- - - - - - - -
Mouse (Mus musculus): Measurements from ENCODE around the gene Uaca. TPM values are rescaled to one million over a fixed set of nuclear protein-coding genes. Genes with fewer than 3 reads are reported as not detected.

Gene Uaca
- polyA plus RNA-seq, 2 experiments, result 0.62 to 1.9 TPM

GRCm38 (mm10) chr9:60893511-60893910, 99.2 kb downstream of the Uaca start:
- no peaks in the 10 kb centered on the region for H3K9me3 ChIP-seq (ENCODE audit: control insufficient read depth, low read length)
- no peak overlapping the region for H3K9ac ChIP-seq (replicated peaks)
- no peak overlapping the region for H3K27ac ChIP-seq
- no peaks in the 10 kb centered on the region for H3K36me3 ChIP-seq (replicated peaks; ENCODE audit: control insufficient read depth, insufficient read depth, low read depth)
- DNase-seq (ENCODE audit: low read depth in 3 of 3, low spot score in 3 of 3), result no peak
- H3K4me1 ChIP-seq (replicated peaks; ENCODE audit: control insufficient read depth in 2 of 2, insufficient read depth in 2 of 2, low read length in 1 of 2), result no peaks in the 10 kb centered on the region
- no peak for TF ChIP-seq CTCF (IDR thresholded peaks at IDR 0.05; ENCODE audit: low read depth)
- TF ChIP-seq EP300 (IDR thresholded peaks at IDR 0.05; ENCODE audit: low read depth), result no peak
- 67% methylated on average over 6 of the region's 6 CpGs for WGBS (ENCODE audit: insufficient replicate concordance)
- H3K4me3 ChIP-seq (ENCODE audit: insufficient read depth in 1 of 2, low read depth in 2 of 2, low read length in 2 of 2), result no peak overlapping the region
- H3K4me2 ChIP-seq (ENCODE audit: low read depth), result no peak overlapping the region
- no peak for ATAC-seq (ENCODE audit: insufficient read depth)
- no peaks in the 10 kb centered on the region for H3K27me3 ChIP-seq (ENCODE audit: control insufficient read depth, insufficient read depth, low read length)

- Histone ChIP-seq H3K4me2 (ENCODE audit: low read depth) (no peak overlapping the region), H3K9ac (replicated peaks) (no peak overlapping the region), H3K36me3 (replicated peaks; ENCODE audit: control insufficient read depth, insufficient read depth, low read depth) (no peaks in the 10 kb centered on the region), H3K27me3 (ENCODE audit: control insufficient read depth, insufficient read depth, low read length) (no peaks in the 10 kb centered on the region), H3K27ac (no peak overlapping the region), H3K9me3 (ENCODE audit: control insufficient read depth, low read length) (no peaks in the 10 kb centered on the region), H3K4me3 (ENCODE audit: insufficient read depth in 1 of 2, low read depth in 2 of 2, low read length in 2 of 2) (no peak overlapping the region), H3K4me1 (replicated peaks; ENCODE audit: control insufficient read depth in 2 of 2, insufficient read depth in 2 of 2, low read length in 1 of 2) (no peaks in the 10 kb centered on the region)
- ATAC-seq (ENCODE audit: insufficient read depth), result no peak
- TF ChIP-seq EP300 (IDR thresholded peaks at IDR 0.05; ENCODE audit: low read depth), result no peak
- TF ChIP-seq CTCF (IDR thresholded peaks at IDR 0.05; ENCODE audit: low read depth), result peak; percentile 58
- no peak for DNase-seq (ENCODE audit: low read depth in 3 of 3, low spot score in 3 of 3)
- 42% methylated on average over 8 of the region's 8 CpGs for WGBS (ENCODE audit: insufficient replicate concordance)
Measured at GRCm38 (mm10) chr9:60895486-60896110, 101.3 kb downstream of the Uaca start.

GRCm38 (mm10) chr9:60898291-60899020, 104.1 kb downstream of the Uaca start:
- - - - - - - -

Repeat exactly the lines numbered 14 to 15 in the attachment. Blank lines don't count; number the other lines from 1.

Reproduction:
- H3K4me3 ChIP-seq (ENCODE audit: insufficient read depth in 1 of 2, low read depth in 2 of 2, low read length in 2 of 2), result no peak overlapping the region
- H3K4me2 ChIP-seq (ENCODE audit: low read depth), result no peak overlapping the region